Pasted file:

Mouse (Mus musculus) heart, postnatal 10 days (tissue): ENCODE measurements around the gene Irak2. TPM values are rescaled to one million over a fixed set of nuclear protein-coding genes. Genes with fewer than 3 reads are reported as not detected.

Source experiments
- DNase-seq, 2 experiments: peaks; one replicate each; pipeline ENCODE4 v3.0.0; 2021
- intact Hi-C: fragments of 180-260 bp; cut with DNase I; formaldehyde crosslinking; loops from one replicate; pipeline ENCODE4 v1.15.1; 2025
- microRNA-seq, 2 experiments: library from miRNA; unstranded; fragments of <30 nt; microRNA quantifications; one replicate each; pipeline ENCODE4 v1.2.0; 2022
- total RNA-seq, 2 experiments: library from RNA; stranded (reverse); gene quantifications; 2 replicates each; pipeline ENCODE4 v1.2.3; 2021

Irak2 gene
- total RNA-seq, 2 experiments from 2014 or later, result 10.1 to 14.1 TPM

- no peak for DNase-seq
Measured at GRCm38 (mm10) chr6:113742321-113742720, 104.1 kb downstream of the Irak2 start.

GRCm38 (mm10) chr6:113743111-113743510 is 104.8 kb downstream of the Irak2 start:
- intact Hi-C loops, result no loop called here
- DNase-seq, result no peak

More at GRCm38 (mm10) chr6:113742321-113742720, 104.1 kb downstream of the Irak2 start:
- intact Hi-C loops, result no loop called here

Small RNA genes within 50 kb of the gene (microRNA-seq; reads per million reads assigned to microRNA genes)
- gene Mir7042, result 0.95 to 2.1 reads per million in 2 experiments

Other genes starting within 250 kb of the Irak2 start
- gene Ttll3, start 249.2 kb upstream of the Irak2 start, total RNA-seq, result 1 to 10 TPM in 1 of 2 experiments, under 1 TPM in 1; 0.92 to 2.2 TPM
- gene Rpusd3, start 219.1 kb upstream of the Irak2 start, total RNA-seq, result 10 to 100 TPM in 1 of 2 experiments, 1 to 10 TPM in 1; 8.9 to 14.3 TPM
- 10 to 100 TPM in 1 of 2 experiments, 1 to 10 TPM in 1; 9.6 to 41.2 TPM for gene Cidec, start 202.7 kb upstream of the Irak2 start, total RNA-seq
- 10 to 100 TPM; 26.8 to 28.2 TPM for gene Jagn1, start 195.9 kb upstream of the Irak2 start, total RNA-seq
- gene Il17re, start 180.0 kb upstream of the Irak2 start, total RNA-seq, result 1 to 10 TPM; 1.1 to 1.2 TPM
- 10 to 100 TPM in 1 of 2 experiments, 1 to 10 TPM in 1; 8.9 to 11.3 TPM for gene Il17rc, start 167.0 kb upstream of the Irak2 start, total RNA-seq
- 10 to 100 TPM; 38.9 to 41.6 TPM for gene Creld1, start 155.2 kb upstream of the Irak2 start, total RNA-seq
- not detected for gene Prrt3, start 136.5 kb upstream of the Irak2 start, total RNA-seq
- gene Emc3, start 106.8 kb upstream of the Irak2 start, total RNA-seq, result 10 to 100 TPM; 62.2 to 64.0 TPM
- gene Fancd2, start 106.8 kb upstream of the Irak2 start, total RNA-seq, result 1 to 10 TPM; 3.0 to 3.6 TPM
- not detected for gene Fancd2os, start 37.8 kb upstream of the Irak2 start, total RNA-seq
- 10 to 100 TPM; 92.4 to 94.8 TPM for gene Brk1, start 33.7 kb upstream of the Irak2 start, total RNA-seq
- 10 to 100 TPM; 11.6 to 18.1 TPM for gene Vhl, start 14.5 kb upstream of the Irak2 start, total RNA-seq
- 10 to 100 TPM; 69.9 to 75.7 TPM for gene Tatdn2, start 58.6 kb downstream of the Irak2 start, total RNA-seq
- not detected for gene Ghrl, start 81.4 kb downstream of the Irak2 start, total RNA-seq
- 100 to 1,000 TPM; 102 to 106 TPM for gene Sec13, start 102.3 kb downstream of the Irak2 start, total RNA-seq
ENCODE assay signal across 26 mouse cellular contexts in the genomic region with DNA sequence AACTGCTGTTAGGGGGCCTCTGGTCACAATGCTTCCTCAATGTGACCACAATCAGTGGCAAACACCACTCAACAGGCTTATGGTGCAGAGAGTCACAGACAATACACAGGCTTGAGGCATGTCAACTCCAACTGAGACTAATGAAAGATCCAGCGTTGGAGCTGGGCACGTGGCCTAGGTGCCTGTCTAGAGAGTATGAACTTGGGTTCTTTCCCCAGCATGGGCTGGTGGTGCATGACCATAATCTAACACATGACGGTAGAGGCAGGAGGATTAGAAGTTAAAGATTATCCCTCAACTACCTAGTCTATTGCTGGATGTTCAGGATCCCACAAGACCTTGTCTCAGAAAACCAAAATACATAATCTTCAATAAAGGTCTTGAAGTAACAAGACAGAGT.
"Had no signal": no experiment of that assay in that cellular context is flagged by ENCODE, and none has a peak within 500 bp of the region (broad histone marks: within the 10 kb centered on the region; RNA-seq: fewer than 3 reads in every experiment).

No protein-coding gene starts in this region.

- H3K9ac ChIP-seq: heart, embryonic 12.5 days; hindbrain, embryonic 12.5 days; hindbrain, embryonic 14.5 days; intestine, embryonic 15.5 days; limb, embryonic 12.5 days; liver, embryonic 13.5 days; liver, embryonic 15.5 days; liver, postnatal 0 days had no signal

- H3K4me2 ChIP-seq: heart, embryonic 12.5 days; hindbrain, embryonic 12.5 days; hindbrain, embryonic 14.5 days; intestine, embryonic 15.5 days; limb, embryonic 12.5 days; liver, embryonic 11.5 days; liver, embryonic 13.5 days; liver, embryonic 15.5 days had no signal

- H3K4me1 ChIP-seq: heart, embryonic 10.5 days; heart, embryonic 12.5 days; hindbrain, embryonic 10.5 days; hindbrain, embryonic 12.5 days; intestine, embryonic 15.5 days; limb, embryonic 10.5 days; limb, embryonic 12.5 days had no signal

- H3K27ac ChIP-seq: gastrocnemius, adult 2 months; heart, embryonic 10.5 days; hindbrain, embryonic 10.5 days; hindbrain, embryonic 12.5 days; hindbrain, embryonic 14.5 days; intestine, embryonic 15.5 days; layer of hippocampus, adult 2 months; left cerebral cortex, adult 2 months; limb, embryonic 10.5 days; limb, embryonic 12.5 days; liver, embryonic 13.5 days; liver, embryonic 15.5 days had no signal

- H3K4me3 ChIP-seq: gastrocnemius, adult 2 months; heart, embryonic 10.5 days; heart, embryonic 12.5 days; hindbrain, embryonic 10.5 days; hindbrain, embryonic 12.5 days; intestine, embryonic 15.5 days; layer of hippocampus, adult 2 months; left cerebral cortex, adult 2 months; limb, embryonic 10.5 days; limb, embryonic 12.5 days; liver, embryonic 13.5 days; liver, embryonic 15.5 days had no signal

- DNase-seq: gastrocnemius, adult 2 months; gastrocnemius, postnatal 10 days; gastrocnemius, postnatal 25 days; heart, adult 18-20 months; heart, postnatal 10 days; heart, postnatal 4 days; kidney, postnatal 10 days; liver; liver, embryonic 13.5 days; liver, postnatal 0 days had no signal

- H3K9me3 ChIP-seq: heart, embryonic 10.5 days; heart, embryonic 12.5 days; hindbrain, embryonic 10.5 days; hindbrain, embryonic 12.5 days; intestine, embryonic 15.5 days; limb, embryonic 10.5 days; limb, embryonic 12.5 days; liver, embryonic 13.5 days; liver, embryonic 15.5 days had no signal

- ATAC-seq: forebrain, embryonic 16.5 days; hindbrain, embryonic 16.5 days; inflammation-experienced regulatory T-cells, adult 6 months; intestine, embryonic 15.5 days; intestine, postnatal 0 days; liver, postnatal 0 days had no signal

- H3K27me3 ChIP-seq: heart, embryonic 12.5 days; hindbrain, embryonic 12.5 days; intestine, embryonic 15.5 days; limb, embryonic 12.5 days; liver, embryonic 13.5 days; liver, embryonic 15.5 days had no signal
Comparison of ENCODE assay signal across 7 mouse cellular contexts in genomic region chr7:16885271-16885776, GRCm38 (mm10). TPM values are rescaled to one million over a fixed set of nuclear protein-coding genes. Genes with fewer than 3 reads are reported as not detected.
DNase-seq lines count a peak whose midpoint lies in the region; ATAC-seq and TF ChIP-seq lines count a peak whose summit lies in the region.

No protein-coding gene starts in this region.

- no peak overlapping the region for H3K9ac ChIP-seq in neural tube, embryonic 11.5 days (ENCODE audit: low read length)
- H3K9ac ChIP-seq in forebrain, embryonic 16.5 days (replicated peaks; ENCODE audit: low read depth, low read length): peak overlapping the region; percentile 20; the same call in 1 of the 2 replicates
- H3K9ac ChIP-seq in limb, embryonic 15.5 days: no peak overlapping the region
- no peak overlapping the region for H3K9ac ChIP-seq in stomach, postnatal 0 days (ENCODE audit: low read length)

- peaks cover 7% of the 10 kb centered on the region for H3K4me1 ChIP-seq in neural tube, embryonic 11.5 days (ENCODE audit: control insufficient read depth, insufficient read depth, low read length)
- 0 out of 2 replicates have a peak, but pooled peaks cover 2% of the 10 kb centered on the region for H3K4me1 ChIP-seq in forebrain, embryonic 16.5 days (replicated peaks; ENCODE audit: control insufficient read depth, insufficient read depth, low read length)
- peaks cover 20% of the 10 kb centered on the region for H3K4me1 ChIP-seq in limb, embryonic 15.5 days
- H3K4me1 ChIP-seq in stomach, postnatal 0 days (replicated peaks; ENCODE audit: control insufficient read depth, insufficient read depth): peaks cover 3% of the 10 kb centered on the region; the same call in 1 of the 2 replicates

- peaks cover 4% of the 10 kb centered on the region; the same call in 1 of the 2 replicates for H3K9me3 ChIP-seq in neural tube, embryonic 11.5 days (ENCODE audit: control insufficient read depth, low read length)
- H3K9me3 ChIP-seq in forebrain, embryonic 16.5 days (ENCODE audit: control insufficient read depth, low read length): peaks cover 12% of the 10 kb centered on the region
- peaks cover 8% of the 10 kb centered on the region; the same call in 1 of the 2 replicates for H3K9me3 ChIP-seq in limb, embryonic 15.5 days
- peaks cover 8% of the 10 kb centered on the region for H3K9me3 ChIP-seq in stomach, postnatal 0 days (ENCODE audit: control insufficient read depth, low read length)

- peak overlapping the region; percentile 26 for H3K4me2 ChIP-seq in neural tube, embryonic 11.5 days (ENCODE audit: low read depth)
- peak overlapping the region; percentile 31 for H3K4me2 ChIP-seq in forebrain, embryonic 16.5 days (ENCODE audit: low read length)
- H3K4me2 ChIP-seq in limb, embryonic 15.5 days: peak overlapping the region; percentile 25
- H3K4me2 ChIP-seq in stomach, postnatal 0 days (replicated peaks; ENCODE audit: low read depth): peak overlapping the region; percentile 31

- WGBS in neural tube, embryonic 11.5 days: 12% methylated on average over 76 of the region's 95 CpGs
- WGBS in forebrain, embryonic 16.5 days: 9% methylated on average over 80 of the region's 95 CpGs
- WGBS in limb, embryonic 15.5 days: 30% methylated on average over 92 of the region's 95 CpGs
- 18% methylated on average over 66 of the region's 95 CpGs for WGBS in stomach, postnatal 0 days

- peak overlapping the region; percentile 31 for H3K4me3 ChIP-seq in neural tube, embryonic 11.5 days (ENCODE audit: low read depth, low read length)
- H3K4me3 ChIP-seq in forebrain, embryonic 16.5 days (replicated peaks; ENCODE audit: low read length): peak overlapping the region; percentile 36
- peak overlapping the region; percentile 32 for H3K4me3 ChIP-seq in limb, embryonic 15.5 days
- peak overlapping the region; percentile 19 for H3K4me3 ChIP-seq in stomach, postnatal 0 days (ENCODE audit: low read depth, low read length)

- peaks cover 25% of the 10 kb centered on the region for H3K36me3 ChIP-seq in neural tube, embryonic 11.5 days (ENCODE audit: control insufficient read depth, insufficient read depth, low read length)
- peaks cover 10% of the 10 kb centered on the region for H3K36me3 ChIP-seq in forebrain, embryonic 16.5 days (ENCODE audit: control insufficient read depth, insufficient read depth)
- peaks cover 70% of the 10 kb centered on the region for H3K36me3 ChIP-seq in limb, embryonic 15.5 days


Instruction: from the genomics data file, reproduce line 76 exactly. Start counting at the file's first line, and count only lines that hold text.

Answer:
- peaks cover 70% of the 10 kb centered on the region for H3K36me3 ChIP-seq in limb, embryonic 15.5 days